Schizophrenia is a chronic and severe mental disorder that affects how a person thinks, feels, and behaves. People with schizophrenia may seem like they have lost touch with reality.
The symptoms of schizophrenia fall into three categories:
Positive symptoms: “Positive” symptoms are psychotic behaviors not generally seen in healthy people. People with positive symptoms may “lose touch” with some aspects of reality.
Thought disorders (unusual or dysfunctional ways of thinking)
Movement disorders (agitated body movements)
Negative symptoms: “Negative” symptoms are associated with disruptions to normal emotions and behaviors.
“Flat affect” (reduced expression of emotions via facial expression or voice tone)
Reduced feelings of pleasure in everyday life
Difficulty beginning and sustaining activities
Cognitive symptoms: For some patients, the cognitive symptoms of schizophrenia are subtle, but for others, they are more severe and patients may notice changes in their memory or other aspects of thinking.
Poor “executive functioning” (the ability to understand information and use it to make decisions)
Trouble focusing or paying attention
Problems with “working memory” (the ability to use information immediately after learning it)
There are several factors that contribute to the risk of developing schizophrenia.
Genes and environment: Scientists have long known that schizophrenia sometimes runs in families. However, there are many people who have schizophrenia who don’t have a family member with the disorder and conversely, many people with one or more family members with the disorder who do not develop it themselves.
Scientists believe that many different genes may increase the risk of schizophrenia, but that no single gene causes the disorder by itself. It is not yet possible to use genetic information to predict who will develop schizophrenia.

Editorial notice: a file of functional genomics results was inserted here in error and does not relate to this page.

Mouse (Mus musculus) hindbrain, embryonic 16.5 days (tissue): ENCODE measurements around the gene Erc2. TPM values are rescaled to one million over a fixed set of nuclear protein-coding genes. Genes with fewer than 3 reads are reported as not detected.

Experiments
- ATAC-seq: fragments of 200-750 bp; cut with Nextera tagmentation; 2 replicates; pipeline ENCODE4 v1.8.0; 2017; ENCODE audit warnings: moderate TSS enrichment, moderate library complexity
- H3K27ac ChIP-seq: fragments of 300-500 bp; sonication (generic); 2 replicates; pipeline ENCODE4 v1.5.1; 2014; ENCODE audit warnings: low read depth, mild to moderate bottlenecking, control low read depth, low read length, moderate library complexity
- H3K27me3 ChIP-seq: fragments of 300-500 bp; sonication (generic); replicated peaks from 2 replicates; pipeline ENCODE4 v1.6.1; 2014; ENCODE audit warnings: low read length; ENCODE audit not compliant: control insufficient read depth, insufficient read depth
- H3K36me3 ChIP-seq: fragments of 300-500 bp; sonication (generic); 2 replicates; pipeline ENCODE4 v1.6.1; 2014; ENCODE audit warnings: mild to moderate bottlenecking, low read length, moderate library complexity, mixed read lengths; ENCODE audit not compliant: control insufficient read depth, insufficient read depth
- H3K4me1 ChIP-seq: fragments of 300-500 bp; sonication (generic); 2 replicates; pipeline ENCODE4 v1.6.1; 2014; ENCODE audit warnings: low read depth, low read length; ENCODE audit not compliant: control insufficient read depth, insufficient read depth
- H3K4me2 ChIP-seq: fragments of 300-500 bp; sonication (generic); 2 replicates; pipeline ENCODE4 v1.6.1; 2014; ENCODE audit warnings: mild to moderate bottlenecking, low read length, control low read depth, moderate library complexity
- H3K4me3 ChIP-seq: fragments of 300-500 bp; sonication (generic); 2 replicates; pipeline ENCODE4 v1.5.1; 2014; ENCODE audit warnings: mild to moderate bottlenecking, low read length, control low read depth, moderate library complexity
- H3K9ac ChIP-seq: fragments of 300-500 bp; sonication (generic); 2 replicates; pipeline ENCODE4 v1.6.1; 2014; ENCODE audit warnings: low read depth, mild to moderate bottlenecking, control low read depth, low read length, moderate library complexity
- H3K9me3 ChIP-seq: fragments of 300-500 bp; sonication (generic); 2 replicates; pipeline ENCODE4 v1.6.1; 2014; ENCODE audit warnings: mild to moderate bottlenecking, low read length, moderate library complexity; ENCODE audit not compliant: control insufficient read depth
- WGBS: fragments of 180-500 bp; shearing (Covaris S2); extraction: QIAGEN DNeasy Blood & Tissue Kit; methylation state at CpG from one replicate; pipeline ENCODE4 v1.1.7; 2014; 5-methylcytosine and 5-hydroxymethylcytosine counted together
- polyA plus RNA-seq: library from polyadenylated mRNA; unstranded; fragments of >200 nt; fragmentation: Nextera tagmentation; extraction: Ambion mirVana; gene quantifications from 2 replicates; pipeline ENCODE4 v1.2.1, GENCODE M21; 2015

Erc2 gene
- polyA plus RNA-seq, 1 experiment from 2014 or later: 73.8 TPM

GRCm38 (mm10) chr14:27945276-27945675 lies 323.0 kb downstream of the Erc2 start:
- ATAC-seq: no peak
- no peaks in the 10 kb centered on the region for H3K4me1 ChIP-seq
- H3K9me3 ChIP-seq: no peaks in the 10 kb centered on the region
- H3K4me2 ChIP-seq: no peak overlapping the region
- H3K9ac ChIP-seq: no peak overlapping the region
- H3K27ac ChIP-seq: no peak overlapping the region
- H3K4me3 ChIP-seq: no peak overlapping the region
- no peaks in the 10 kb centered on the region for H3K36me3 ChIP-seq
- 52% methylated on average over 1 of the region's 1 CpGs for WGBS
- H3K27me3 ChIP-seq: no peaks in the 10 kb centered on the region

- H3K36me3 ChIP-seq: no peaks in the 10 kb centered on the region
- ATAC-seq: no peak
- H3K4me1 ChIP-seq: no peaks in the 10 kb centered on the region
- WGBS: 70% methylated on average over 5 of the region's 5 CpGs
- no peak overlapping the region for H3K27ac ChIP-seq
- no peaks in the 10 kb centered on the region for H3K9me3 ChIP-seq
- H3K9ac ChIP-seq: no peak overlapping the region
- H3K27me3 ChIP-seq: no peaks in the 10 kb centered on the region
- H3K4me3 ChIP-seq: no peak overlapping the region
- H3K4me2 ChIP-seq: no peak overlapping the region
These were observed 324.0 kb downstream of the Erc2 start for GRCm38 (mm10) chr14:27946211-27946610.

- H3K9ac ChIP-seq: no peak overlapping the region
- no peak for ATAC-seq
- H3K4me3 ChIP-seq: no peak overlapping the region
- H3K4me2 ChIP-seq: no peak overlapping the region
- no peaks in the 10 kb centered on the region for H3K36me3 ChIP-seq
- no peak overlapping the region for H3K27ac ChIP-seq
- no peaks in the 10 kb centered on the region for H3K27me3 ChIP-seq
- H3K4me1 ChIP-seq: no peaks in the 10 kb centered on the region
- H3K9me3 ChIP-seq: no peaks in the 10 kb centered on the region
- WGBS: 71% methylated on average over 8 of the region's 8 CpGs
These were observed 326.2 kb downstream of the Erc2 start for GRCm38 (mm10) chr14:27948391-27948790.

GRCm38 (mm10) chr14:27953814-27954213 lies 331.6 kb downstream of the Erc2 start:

Scientists also think that interactions between genes and aspects of the individual’s environment are necessary for schizophrenia to develop. Environmental factors may involve:
Exposure to viruses
Malnutrition before birth
Problems during birth
Different brain chemistry and structure: Scientists think that an imbalance in the complex, interrelated chemical reactions of the brain involving the neurotransmitters (substances that brain cells use to communicate with each other) dopamine and glutamate, and possibly others, plays a role in schizophrenia.
Some experts also think problems during brain development before birth may lead to faulty connections. The brain also undergoes major changes during puberty, and these changes could trigger psychotic symptoms in people who are vulnerable due to genetics or brain differences.
Because the causes of schizophrenia are still unknown, treatments focus on eliminating the symptoms of the disease.
Antipsychotic medications are usually taken daily in pill or liquid form. Some antipsychotics are injections that are given once or twice a month. Some people have side effects when they start taking medications, but most side effects go away after a few days. Doctors and patients can work together to find the best medication or medication combination, and the right dose.
Psychosocial treatments are helpful after patients and their doctor find a medication that works. Learning and using coping skills to address the everyday challenges of schizophrenia helps people to pursue their life goals, such as attending school or work. Individuals who participate in regular psychosocial treatment are less likely to have relapses or be hospitalized.
Coordinated specialty care (CSC)
This treatment model integrates medication, psychosocial therapies, case management, family involvement, and supported education and employment services, all aimed at reducing symptoms and improving quality of life.
The NIMH Recovery After an Initial Schizophrenia Episode (RAISE) research project seeks to fundamentally change the trajectory and prognosis of schizophrenia through coordinated specialty care treatment in the earliest stages of the disorder. RAISE is designed to reduce the likelihood of long-term disability that people with schizophrenia often experience and help them lead productive, independent lives.
For more information on coordinated specialty care and other treatments, see the Psychotherapies webpage at:
National Institute on Mental Health at
Here are some things you can do to help your loved one:
Get them treatment and encourage them to stay in treatment.
Research support groups in your area.
Remember that their beliefs or hallucinations seem very real to them
Be respectful, supportive, and kind without tolerating dangerous or inappropriate behavior